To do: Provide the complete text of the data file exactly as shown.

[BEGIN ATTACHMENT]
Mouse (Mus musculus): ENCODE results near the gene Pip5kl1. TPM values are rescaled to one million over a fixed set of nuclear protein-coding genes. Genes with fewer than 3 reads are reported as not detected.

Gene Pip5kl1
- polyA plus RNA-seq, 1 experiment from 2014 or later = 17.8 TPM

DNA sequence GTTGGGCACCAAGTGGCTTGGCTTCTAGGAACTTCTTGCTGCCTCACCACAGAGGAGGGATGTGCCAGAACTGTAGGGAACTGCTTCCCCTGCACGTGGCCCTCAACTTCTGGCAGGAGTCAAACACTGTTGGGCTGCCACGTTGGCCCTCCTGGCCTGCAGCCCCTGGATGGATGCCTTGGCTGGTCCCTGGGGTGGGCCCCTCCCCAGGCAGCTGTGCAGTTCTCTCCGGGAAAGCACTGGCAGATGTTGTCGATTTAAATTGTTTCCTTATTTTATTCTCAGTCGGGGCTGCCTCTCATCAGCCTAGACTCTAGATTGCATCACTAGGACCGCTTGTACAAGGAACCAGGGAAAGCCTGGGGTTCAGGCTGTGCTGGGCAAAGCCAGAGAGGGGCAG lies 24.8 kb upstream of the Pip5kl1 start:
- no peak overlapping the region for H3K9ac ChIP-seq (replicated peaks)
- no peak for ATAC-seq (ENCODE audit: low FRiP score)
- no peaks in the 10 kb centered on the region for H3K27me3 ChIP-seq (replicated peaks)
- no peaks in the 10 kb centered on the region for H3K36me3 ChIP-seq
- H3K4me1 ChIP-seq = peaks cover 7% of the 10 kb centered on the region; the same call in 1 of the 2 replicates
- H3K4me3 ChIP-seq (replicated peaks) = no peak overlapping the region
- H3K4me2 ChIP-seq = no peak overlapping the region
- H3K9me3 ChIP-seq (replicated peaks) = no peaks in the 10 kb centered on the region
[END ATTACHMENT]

Mouse (Mus musculus): ENCODE results near the gene Pip5kl1. TPM values are rescaled to one million over a fixed set of nuclear protein-coding genes. Genes with fewer than 3 reads are reported as not detected.

Gene Pip5kl1
- polyA plus RNA-seq, 1 experiment from 2014 or later = 17.8 TPM

DNA sequence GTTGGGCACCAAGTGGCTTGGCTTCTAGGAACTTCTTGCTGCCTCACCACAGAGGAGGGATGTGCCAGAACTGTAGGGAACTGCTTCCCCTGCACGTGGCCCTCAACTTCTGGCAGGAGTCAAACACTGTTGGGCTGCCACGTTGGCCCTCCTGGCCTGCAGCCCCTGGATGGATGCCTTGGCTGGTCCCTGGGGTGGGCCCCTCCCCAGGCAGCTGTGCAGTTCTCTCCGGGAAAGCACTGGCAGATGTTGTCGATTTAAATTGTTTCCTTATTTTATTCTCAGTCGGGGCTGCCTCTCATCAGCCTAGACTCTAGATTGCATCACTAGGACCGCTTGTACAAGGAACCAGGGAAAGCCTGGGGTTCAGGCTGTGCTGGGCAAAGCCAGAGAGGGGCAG lies 24.8 kb upstream of the Pip5kl1 start:
- no peak overlapping the region for H3K9ac ChIP-seq (replicated peaks)
- no peak for ATAC-seq (ENCODE audit: low FRiP score)
- no peaks in the 10 kb centered on the region for H3K27me3 ChIP-seq (replicated peaks)
- no peaks in the 10 kb centered on the region for H3K36me3 ChIP-seq
- H3K4me1 ChIP-seq = peaks cover 7% of the 10 kb centered on the region; the same call in 1 of the 2 replicates
- H3K4me3 ChIP-seq (replicated peaks) = no peak overlapping the region
- H3K4me2 ChIP-seq = no peak overlapping the region
- H3K9me3 ChIP-seq (replicated peaks) = no peaks in the 10 kb centered on the region